Made in Britain: Ben Atkinson-Willes, Active Minds

What does your company do? What products or services does it provide? 

Active Minds is a young product design company. We design, develop and sell activity products for people who have dementia. Each of our activity product prototypes are developed and tested by people with dementia, their family members, and care professionals in various settings, before they are refined and eventually manufactured.

Where did the idea for your business come from?

I was encouraged to start the business while I was at university at Kingston studying Product Design. My grandfather had been diagnosed with Alzheimer’s (the most common dementia) while I was still at school and his condition had worsened over time. As my grandfather’s cognitive functions changed, so did his ability to partake in hobbies and activities he’d once enjoyed. He was a keen puzzler, but by the time I was at university, he was unable to complete a puzzle designed for a child. One day, my university year received a series of briefs from the RSA and one of those briefs challenged us to design a product with a social function. I decided that I would use the brief to try to design a puzzle for my grandfather that he could do by himself, and enjoy. Luckily for me I had a wonderful lecturer who encouraged my project – Professor Hilary Dalke (Professor of design, and director of the Design Research Centre and Design for Environments). Hilary helped me to test my dementia puzzle prototypes with St. George’s Hospital and Barchester Healthcare. The puzzle was really well received – the care professionals and families that I spoke to during the process shared their frustration that there was really nothing in the way of age-considerate dementia activities available on the market, and that was certainly something my family and I had experienced too – we had resorted to buying children’s toys for my grandfather by the end. Imagine giving a children’s puzzle to your 86-year-old grandparent. Eighty six years of work, travel and life experiences and there they are with a puzzle in front of them with a theme which is of no relevance to them, and has been designed for a three year old, not for someone experiencing various levels of cognitive decline and changes. I made 100 puzzles and they sold out in two weeks. It was then that I thought I might have a business.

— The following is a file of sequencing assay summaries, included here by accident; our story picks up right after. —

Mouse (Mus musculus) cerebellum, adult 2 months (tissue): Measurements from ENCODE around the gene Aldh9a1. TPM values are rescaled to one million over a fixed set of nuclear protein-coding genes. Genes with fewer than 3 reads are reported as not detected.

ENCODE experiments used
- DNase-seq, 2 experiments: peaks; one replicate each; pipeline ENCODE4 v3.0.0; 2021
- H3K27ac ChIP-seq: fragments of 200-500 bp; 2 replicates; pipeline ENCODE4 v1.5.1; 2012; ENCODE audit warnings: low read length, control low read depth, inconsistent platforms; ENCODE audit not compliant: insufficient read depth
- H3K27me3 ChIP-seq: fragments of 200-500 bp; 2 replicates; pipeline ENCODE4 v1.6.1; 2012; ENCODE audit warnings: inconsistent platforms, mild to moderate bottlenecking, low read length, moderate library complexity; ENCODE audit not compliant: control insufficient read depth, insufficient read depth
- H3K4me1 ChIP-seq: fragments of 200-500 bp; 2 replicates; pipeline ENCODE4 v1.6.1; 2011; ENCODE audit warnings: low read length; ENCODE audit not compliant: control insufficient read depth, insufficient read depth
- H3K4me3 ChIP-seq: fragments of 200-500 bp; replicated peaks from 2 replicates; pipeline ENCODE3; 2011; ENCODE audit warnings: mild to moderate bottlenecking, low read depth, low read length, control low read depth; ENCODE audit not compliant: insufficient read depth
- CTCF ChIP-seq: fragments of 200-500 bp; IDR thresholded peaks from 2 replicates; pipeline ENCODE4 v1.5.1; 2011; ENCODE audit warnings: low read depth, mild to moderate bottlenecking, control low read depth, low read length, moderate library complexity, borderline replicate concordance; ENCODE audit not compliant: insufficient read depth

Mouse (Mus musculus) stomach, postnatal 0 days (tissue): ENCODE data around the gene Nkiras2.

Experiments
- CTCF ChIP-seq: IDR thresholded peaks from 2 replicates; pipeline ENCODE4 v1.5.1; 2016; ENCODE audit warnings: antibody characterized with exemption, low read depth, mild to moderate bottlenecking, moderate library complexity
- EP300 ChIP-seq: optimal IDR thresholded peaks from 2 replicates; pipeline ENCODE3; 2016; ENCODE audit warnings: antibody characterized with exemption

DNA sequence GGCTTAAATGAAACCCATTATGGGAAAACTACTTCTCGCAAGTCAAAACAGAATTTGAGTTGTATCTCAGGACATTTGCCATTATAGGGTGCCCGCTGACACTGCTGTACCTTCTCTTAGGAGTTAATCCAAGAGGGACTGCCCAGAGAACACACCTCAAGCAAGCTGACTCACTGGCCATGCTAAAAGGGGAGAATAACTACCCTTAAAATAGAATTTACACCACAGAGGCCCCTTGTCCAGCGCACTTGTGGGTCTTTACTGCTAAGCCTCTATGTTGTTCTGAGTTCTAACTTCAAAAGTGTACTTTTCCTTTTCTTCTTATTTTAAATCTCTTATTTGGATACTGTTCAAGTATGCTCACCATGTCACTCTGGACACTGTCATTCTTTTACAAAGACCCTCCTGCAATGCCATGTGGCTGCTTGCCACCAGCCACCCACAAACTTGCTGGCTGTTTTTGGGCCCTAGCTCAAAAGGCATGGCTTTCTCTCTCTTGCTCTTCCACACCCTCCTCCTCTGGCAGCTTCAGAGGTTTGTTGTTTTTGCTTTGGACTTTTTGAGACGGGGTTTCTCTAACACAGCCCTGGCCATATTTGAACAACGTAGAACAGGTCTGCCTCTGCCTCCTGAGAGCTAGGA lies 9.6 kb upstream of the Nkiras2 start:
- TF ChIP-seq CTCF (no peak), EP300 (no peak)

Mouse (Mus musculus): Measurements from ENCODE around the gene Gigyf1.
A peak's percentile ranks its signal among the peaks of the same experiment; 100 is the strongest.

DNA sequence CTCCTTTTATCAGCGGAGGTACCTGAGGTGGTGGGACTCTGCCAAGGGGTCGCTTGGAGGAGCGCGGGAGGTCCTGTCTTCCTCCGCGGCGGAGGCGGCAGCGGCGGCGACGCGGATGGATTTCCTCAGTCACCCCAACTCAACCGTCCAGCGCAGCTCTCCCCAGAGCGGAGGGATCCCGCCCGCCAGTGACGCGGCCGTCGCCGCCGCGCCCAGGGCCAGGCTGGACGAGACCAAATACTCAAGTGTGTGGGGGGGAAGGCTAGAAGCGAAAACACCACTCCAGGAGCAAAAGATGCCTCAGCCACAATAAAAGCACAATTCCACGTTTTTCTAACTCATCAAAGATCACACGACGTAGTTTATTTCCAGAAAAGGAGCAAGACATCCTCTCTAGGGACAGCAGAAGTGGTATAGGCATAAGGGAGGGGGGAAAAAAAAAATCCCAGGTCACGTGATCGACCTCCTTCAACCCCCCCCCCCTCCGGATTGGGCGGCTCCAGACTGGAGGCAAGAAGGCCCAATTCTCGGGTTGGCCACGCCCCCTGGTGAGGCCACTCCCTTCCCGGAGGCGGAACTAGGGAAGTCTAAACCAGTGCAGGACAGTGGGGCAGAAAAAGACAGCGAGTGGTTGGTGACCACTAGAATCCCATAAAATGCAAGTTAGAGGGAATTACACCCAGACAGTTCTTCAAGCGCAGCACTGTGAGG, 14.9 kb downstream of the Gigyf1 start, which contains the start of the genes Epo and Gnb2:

What has been your biggest achievement so far?

Probably building a sustainable (touch wood) social business! We are now in our fourth year of full-time trading and I finally feel we’ve found our feet in the marketplace.

What has been the biggest challenge so far?

One of the biggest challenges has been growing the business at a healthy pace whilst still keeping to a small team.

How would you say you differentiate yourself from the competition?

We keep true to our roots and test all of our product ideas and prototypes with people with dementia and those that care for them. I also believe that we design products that improve the relationships of people in care with those that are caring for them. We don’t design games – we design activities, which are often shared and enjoyed by younger generations, carers, and friends and family members, just as much as by the person with dementia.

What has been the best decision you have made to-date?

To start the business in the first place. It wasn’t always easy to keep plugging away at it when I was in a basement bedroom, fresh out of university and on my own but now we are a six person strong team and I am really happy that the business seems to be working and we can help more and more people with dementia to lead purposeful, fulfilling, fun and active lives.

Where do you see the business in 12 months’ time?

Hopefully as the go-to age-appropriate activities company for people living with reduced cognitive function.

What advice would you give to other entrepreneurs?

Get help from the people you trust to form a really robust business plan, be honest, tell your story, and don’t be afraid to go after the funding you need. The Government’s Business is GREAT campaign offers a wealth of support and advice on topics from funding to export and hiring staff, and I would advise any small business owner looking for help to visit the Business is GREAT website.

What do you find most satisfying about running a business?

The most satisfying aspects are helping to implement social change on an ever-increasing scale and the sense of ownership and pride which comes from seeing the end product go to marke

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